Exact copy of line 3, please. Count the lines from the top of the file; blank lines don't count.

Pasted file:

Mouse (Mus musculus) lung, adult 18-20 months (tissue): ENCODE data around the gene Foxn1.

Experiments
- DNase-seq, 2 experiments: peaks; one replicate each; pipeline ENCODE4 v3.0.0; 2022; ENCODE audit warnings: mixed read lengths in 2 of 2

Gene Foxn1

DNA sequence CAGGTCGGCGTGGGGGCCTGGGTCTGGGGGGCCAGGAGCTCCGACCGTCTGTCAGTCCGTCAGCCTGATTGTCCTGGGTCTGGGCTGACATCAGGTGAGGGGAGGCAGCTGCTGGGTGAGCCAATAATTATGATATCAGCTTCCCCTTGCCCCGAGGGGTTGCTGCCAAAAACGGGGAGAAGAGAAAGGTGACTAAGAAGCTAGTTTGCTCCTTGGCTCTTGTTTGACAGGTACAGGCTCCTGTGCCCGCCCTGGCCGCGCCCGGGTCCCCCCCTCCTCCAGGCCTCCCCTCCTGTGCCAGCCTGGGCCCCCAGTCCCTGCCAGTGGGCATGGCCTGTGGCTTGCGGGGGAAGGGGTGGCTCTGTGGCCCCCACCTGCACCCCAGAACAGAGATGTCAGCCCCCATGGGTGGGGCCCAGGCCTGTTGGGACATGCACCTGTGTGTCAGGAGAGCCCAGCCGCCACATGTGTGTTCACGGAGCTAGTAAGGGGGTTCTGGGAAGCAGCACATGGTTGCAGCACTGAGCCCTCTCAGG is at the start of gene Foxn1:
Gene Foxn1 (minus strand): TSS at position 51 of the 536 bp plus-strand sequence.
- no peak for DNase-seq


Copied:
- DNase-seq, 2 experiments: peaks; one replicate each; pipeline ENCODE4 v3.0.0; 2022; ENCODE audit warnings: mixed read lengths in 2 of 2